Ethics panel looks at how other states collect fines

  • By Molly Dischner
  • Wednesday, January 21, 2015 11:00pm
  • News

JUNEAU — A legislative committee that can fine Alaska lawmakers for ethics violations now wants a way to collect, but members couldn’t agree on how to do that during a meeting Wednesday in Juneau.

The Select Committee on Legislative Ethics has no course of action if a lawmaker decides not to pay a fine. That’s what the committee faces with a former state representative, Alan Dick, who was fined about $18,000 in 2013 for five ethics violations.

Dick’s violations included using state resources for his personal benefit in 2012, performing campaign activities out of his legislative office and having an aide prepare materials for a debate on government time. It also found violations related to Dick’s 2012 legislative travel.

Dick, who couldn’t immediately be reached by The Associated Press for comment Wednesday, had paid about $5,000 of the fine as of the board’s October meeting, committee records show.

Joyce Anderson, the committee’s former executive director, said no payments have been made since then.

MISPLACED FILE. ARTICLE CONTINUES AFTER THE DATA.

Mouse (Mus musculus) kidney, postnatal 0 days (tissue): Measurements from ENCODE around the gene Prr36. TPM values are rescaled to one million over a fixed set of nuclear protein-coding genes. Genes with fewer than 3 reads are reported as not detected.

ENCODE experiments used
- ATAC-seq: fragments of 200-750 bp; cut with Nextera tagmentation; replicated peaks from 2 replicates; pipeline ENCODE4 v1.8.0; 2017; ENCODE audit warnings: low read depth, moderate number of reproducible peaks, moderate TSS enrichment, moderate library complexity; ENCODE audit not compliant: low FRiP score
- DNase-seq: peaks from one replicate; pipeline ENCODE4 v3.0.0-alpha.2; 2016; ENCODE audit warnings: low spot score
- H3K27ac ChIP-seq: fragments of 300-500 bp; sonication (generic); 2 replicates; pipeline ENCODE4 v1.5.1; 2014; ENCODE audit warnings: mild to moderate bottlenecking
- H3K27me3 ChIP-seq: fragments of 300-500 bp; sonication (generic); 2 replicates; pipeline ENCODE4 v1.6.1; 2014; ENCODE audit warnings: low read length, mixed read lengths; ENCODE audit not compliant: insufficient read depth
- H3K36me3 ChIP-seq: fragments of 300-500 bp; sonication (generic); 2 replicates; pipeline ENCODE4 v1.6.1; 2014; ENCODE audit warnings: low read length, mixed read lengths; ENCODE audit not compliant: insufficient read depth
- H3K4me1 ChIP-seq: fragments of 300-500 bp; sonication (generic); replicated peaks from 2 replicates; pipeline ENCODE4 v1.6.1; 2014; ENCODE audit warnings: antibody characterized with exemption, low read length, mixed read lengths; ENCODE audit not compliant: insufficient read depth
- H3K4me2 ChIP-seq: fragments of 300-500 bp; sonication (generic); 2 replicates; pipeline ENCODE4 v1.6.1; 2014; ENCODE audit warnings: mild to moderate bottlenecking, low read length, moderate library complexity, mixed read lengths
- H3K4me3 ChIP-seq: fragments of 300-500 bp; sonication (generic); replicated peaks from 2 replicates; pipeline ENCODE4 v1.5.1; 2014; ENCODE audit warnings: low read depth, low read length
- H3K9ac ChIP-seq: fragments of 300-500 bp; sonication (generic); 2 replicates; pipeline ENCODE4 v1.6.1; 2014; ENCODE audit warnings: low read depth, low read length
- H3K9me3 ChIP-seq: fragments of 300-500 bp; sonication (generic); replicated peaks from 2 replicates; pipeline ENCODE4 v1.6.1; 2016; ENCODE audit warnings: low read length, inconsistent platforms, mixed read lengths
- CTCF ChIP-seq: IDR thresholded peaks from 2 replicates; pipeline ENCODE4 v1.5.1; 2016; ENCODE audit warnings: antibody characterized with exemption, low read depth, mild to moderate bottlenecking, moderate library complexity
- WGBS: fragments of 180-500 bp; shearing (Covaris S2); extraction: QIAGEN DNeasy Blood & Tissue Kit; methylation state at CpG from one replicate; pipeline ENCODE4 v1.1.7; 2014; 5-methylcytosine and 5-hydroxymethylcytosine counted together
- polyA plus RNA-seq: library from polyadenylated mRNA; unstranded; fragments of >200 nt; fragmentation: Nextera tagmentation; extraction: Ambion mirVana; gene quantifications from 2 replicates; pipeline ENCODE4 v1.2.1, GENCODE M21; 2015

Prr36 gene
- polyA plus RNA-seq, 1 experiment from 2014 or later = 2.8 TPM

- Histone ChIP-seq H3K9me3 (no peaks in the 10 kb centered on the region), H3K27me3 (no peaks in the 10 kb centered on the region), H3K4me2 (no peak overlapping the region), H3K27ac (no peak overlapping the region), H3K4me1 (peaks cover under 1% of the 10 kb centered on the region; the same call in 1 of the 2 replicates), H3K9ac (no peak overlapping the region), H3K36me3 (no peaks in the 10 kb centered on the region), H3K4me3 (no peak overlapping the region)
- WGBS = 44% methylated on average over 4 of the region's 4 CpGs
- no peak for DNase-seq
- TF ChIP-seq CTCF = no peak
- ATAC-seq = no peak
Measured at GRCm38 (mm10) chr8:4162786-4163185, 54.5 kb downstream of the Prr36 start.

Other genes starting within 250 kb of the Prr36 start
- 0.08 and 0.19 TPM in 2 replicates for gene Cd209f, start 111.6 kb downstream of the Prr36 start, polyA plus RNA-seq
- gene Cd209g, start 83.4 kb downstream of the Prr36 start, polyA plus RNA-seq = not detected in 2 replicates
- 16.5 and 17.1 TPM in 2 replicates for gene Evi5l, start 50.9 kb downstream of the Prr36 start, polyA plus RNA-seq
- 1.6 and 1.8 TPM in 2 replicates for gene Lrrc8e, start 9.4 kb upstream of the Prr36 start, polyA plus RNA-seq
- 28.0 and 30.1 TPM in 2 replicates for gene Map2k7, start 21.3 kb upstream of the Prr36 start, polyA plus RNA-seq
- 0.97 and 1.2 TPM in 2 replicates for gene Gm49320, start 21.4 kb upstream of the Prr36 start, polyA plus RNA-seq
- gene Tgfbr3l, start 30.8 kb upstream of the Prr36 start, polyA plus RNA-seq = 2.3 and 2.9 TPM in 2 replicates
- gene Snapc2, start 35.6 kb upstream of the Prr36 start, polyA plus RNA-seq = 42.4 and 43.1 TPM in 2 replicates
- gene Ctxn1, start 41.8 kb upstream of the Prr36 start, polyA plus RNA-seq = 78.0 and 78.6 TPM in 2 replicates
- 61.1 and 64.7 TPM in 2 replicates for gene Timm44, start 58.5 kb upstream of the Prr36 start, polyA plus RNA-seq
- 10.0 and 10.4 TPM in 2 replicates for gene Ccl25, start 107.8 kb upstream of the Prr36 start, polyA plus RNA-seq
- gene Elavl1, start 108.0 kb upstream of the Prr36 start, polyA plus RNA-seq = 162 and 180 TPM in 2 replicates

After hearing several options including asking the attorney general to file a complaint, amending state law, or asking the Legislative Council for help filing a complaint in court, the panel decided to ask other states for more information on how they collect unpaid fines.

Rep. Andy Josephson, D-Anchorage, said he was concerned that if the committee tried to collect the fines in court, it might open the violations for further consideration.

“If you sue someone, you could lose,” Josephson said, suggesting that the committee instead consider amending state law to enable the committee to collect.

Sen. Gary Steven, R-Kodiak, questioned the need for a collections process.

“Mr. Chairman, I was very surprised at seeing this document,” he said. “As the chairman of leg council, I don’t really see that it’s our job to be collecting fines or be suing legislators. That’s simply not within our purview.”

The committee also recommended introduction of a bill changing the ethics requirements for the legislature’s contractors and consultants. The bill would align the requirements for contractors with those for legislative volunteers and interns.

TJ Presley, an aide to Senate Minority Leader Berta Gardner, D-Anchorage, presented the bill to the committee and said that subjecting contractors to the same disclosure requirements as legislators is “onerous” and not currently enforced. Gardner introduced the bill Wednesday.

If enforced, the committee would have to deal with disclosures from far more people than it currently does, said outgoing committee chair Gary Turner, of Soldotna.

Committee member Rep. Charisse Millett, R-Anchorage, noted that the recommendation to introduce the bill was not the same as the committee endorsing the bill.

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